The Peer Review Process
Approximately seven months before a firm’s peer review due date, the managing partner and peer review contact will receive an email notification from firstname.lastname@example.org that it is time to start the peer review process. When each peer review begins, a case number is assigned and is noted as PRI-xxxxxx. This should not be confused with the firm’s peer review number. The firm will provide information in PRIMA about its practice and either submit and continue to the scheduling form, where information about the team/review captain is provided, or submit and complete the scheduling form later. The peer review information must be provided within 90-days of the original request.
If the firm chooses to complete the scheduling form later, a scheduling case (SCH-xxxxxx) is generated and sent to the peer review contact. At this point, the peer review contact may provide information about the team/review captain and team members, if applicable.
The Peer Review Standards require that specific types or number of engagements must be selected in a System Review as well as specific audit areas. The specific audit areas are considered “must-select” engagements and should be included in the sample of engagements selected for review or assessed at a higher level of peer review risk. CPA firms should be certain that both the administering entity and the team captain are informed if their practice includes any of the following engagements, whether or not the work has begun on these engagements or if such engagements were issued subsequent to the firm’s prior peer review:
- Governmental – Government Auditing Standards
- Employee Benefit Plans
- Depository Institutions (assets of $500 million or greater)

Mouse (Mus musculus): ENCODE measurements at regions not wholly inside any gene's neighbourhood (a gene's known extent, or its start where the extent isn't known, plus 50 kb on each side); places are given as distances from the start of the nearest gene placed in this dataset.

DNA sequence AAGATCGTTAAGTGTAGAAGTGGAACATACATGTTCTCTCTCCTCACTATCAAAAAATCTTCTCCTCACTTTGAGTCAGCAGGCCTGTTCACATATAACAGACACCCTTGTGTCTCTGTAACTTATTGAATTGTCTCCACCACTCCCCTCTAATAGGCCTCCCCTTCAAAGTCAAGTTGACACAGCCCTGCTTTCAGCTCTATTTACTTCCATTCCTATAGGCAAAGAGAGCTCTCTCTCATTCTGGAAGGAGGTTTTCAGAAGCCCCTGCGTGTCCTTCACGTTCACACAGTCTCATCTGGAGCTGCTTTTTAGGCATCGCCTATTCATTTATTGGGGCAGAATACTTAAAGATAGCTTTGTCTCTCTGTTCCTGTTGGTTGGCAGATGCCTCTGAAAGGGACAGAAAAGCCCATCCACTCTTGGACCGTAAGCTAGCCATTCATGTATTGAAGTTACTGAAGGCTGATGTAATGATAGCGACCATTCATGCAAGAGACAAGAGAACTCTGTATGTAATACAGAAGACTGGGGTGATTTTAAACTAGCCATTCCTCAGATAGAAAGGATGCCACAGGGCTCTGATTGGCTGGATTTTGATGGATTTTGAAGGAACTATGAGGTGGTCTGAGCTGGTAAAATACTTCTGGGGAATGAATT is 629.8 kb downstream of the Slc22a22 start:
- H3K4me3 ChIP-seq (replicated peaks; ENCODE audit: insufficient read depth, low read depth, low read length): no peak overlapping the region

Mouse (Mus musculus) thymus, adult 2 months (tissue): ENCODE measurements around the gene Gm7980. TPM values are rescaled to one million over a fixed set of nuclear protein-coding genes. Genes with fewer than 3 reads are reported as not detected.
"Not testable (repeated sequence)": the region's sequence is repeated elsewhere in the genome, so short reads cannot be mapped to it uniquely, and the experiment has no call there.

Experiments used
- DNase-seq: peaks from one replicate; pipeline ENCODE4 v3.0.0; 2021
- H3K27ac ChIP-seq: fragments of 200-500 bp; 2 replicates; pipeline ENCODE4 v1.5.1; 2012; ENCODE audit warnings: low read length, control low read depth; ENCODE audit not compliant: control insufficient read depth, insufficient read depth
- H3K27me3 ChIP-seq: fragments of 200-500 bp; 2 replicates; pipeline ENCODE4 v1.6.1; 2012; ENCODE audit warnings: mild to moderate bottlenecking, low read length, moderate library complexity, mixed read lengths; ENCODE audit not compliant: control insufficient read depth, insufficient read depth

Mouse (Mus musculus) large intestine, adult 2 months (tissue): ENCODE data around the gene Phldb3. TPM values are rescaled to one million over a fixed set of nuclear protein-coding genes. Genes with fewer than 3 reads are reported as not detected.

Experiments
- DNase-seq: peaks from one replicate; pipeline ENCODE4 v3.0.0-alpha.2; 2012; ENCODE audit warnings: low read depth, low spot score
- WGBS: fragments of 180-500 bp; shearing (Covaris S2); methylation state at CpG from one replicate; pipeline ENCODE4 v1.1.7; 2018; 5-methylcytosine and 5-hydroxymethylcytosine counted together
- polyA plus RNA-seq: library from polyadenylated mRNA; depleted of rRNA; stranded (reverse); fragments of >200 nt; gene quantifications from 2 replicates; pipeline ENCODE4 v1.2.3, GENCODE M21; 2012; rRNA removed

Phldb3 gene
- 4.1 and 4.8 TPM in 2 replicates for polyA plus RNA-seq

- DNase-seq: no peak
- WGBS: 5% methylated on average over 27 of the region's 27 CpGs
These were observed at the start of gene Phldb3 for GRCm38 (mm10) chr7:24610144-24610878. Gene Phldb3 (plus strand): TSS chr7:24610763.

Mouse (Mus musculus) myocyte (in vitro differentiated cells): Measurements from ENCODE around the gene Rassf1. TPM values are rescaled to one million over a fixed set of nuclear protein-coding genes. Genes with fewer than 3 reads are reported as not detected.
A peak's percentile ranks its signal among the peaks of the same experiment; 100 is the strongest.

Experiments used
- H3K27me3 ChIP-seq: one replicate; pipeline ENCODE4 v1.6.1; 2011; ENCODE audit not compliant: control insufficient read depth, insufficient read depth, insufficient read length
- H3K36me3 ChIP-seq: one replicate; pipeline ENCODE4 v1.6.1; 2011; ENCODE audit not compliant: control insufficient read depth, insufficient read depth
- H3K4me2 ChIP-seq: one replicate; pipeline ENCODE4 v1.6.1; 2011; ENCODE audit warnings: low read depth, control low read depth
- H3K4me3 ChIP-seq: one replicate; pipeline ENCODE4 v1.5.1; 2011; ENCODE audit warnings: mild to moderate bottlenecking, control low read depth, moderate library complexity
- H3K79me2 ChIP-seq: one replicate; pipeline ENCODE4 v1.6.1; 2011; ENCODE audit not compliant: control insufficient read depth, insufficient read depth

- Broker-Dealers (carrying and non-carrying)
- Service Organizations (SOC 1 and 2 reports)
When planning and scheduling a peer review, firms are advised against scheduling the commencement and exit conference dates in the month the peer review is due. The due date is the date all items are to be submitted to the OSCPA Peer Review Program. Allowing sufficient time to complete the peer review well in advance of the due date will help ensure the review is completed in a timely manner . Many factors such as illness, loss of staff, weather, etc. may delay the commencement of a review and could cause the review to be submitted late.
Extensions and Change in Year-End
A firm may request an extension of time to complete its peer review under certain circumstances.
After the Review
Once the review has been completed, the reviewer will issue a report to the firm. The review then goes through a technical review process prior to being presented to the Report Acceptance Body (RAB) for consideration. During either the technical review process or while a review is being considered by the RAB, changes may be requested, which could result in a revised report with a different rating.
Administrative and Technical Reviews
The administrative review ensures that all the required documents from the reviewer and the firm are received and complete. The technical reviewer determines whether the review has been conducted in accordance with governing standards and whether the firm has responded to any matters or deficiencies in an appropriate manner.
Once all of the review documents have been through the administrative and technical review process, they are presented to the PAB for consideration of acceptance. After the RAB meets and accepts a review, firms should receive the review acceptance letter from the OSCPA within 14 days. However, some firms may be required to perform certain follow-up actions before the review can be closed. Generally, the firm's next review due date is set three years later.